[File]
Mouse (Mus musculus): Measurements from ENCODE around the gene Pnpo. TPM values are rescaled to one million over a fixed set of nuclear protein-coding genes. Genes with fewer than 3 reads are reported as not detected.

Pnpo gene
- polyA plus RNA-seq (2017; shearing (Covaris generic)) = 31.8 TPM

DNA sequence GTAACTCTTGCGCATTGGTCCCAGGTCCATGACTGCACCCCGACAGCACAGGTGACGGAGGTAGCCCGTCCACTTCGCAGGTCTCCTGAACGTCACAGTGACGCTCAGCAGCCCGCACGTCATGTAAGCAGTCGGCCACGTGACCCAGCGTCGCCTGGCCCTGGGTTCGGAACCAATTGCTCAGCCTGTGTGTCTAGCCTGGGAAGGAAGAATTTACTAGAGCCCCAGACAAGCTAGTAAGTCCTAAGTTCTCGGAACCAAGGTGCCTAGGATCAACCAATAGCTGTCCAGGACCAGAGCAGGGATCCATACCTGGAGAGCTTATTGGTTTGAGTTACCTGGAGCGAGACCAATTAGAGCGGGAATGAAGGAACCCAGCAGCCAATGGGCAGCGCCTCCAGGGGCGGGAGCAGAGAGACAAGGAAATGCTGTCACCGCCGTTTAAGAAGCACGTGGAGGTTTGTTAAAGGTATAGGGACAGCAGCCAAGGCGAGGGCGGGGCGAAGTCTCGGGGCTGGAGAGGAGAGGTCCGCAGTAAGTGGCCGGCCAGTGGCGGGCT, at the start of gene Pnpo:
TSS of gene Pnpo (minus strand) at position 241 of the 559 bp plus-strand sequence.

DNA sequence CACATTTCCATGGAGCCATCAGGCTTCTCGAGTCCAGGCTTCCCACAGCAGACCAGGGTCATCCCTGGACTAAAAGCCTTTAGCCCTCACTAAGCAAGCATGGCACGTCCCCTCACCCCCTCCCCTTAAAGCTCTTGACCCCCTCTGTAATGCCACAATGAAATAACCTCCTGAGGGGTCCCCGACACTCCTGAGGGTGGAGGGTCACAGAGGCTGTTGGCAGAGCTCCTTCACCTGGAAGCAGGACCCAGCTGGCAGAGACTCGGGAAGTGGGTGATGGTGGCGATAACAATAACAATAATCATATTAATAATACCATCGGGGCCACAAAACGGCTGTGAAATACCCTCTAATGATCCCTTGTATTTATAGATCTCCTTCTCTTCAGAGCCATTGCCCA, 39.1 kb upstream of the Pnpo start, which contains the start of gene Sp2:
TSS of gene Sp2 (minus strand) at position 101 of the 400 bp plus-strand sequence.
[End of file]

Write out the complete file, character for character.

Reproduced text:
Mouse (Mus musculus): Measurements from ENCODE around the gene Pnpo. TPM values are rescaled to one million over a fixed set of nuclear protein-coding genes. Genes with fewer than 3 reads are reported as not detected.

Pnpo gene
- polyA plus RNA-seq (2017; shearing (Covaris generic)) = 31.8 TPM

DNA sequence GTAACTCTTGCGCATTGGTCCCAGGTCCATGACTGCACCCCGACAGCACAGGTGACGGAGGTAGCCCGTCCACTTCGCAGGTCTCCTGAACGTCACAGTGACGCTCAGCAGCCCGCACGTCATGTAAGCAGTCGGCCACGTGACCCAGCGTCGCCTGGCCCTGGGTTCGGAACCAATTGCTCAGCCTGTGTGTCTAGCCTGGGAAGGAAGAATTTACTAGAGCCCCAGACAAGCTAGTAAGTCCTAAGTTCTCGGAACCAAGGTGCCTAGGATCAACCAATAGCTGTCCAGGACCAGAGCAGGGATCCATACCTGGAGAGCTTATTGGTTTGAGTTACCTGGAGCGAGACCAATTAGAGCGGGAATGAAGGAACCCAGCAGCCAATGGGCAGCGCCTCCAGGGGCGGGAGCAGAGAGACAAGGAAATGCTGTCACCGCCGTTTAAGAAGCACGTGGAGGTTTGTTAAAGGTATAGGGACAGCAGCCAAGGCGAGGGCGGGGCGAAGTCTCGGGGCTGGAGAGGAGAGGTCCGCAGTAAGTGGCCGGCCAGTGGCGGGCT, at the start of gene Pnpo:
TSS of gene Pnpo (minus strand) at position 241 of the 559 bp plus-strand sequence.

DNA sequence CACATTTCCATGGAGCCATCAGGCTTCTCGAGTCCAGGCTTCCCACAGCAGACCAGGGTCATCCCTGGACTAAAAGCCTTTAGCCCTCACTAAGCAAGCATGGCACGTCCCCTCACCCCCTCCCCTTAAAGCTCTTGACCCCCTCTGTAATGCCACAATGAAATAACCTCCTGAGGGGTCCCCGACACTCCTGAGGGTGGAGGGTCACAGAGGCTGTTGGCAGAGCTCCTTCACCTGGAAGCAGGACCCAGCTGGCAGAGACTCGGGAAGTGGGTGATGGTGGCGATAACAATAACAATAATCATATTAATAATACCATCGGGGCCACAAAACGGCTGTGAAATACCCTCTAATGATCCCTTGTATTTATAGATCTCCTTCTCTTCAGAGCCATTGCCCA, 39.1 kb upstream of the Pnpo start, which contains the start of gene Sp2:
TSS of gene Sp2 (minus strand) at position 101 of the 400 bp plus-strand sequence.